Charles Cragin, assistant secretary of defense for reserve affairs, later turned the spotlight on reserve component families. Because frequent deployments are now as much a reality for them as they are for active duty families, he said, DoD has made major strides in its reserve affairs family program.
Still more effort is needed, Cragin said, a 37-year reservist who knows the issues firsthand. DoD is looking at ways to maintain uninterrupted health and dental care for guardsmen and reservists, for example.
Cragin spoke about a woman who discovered her family could not get dental coverage while her husband was deployed for 270 days because he fell short of a policy requiring two years' active service.
"They told her, 'Sorry,'" Cragin said. "Well, 'sorry' just isn't good enough. We changed that policy."
Throughout the conference, motivational speakers addressed the group on ways to improve quality of life. Ric Edelman, author of "How to Create Wealth Without Really Trying," gave tips on how even junior-grade troops can save money. Federal Trade Commission representatives talked about a new Web program called "Soldier Sentinel," that's helping law enforcement officials eliminate scams against service members.
But it was retired Chief Master Sergeant of the Air Force Bob Gaylor who stole the show on opening day with his talk titled "High Tech, High Touch."
With a humorous, folksy twist that had even the top Pentagon leaders in stitches, Gaylor said embrace technological advances that make life easier, but don't let them take away the "human touch."
"My wife and I have a microwave fireplace," he said. "What a great gadget. You can lay in front of it all night in eight minutes," he said. "I just made that up."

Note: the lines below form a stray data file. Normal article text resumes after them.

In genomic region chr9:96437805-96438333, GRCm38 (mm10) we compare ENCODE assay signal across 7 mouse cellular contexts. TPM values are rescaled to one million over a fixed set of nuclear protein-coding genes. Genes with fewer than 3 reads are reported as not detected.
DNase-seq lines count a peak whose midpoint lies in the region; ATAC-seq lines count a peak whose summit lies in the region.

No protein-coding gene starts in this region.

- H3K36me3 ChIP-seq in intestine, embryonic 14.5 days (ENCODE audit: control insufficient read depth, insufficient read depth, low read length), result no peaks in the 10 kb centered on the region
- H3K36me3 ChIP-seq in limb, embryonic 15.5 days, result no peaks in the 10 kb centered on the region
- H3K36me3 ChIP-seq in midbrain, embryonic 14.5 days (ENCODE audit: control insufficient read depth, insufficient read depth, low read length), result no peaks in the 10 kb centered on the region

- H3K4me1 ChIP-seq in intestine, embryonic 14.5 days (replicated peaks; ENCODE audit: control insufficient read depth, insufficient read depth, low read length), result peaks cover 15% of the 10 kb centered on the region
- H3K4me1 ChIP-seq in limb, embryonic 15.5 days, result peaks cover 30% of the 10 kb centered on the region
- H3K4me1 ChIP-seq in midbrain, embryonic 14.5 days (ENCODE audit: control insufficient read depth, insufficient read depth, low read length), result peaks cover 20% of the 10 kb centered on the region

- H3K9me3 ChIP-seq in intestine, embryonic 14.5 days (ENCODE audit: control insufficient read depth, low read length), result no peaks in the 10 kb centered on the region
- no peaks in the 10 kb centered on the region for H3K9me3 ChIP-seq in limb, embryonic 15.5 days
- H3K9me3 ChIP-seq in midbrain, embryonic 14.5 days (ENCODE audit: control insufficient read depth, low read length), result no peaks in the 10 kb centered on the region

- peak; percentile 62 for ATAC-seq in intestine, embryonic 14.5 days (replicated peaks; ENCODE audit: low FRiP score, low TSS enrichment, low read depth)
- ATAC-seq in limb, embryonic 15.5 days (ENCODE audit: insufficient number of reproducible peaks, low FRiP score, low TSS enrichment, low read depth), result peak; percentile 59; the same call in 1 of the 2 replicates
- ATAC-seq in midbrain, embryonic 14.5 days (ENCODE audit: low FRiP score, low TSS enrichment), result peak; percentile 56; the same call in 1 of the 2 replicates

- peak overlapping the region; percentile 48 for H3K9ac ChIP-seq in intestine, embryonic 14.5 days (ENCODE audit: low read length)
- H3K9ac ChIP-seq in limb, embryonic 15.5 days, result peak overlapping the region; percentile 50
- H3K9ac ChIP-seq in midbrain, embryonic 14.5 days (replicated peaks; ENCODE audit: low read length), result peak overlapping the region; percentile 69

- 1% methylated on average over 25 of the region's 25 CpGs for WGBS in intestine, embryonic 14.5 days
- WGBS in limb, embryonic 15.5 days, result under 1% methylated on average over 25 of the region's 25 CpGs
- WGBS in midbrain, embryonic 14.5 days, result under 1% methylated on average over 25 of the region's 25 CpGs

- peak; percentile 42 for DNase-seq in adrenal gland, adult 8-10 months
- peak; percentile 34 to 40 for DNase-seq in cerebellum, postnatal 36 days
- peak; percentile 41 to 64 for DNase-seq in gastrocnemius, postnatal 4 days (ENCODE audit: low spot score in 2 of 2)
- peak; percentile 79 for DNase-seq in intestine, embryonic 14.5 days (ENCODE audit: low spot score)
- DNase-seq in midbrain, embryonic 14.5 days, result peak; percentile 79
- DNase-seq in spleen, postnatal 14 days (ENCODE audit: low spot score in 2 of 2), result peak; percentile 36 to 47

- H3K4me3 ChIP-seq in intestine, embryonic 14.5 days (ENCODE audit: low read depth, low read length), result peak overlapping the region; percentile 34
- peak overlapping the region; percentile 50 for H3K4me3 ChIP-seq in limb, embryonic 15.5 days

High-tech gadgetry is here to stay, Gaylor said. "The last gadget you bought was outdated when you plugged it in. It's like Old Man River; it keeps rolling along. It just keeps getting better and better.
"I like it. I don't understand all of it, but that which I do, I like. My VCR's blinking 12 o'clock and I don't know how to stop it. ... I'm still fascinated by my garage door opener. Sometimes I sit in the car and watch it go up and down."
But, Gaylor said, people still need "high touch." That means caring, sharing, giving and doing things together and for people. "It's an interactive thing," he said. "A hug is high touch. Good service in a restaurant. Allowing someone to merge in heavy traffic and they wave to you and you feel virtuous."
He told of seeing an 11-year-old boy named Juan in Laredo, Texas, who delivered burgers and fries from a local stand after school. The boy actually ran to the customer's address and then ran back. He asked Juan why he ran, and the boy replied, "People like hot french fries."
"People need to be treated like we would like to be treated," Gaylor concluded. "I believe that has a name. It's called the Golden Rule."
The chief then saluted the military's new emphasis on family concerns. "When I went to Korea years ago, I left behind a wife with two children and a newborn," he recalled. "When I tried to talk to my platoon sergeant about it, he said, 'Why are you talking to me? That's your concern.'"
As this conference shows, Gaylor said, times have changed, and it's definitely a new age for military families.